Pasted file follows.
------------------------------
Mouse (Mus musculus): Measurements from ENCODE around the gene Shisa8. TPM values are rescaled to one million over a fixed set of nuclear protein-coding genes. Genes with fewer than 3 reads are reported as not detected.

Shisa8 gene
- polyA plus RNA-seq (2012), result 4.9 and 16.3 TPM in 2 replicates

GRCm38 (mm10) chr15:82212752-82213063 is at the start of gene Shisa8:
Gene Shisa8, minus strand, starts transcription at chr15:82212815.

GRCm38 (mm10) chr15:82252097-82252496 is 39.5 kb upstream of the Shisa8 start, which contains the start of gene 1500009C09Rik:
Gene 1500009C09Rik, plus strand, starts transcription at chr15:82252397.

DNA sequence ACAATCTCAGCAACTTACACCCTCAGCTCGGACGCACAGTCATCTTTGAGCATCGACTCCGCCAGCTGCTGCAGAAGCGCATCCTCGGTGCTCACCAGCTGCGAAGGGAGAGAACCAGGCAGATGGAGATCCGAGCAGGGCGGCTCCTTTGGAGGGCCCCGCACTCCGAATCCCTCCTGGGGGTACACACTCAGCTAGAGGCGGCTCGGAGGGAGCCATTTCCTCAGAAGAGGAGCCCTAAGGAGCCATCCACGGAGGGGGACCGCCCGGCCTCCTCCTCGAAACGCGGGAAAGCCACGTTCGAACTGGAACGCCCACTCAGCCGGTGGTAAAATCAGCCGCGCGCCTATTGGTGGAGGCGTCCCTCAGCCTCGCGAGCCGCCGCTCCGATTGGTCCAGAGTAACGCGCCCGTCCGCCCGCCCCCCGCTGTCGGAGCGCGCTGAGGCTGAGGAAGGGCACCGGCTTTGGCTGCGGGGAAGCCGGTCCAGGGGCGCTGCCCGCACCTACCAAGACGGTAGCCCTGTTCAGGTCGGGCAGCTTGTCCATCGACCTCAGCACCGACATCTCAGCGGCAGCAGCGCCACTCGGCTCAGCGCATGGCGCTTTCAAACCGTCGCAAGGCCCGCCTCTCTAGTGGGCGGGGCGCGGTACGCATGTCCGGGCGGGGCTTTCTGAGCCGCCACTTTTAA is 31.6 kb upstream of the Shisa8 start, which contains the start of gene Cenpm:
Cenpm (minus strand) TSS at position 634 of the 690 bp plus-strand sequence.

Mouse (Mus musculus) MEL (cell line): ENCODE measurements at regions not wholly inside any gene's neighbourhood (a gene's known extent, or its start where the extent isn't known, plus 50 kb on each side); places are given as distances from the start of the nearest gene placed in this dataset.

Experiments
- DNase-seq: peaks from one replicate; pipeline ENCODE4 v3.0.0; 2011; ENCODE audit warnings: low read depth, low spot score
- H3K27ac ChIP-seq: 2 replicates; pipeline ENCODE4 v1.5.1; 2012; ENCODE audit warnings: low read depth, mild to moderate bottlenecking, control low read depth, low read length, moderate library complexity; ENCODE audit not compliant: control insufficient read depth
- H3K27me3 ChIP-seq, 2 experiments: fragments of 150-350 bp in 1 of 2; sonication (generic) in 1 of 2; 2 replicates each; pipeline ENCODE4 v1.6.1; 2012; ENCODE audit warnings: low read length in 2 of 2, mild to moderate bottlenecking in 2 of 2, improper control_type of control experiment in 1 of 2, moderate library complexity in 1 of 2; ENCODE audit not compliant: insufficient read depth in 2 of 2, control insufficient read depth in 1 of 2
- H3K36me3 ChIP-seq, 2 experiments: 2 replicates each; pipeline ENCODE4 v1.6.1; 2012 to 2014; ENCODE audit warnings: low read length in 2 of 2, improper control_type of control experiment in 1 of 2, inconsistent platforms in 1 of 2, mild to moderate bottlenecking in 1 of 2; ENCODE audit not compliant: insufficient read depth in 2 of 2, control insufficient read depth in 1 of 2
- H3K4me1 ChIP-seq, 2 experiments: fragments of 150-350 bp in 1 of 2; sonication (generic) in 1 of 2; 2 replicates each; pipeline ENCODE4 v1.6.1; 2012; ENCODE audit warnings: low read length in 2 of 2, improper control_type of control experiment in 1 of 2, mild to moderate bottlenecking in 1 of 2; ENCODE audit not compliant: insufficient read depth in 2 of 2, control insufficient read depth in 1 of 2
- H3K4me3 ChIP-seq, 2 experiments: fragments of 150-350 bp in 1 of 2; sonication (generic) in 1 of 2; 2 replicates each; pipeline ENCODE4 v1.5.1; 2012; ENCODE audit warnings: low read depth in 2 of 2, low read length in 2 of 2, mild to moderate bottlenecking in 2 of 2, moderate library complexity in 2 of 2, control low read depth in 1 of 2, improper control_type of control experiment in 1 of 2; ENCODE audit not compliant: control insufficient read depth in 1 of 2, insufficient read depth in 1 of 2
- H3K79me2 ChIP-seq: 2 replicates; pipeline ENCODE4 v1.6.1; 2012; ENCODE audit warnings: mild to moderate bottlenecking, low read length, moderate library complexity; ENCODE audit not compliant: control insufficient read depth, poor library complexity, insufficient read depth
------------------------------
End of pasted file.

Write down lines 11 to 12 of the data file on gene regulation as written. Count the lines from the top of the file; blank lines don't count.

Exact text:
Experiments
- DNase-seq: peaks from one replicate; pipeline ENCODE4 v3.0.0; 2011; ENCODE audit warnings: low read depth, low spot score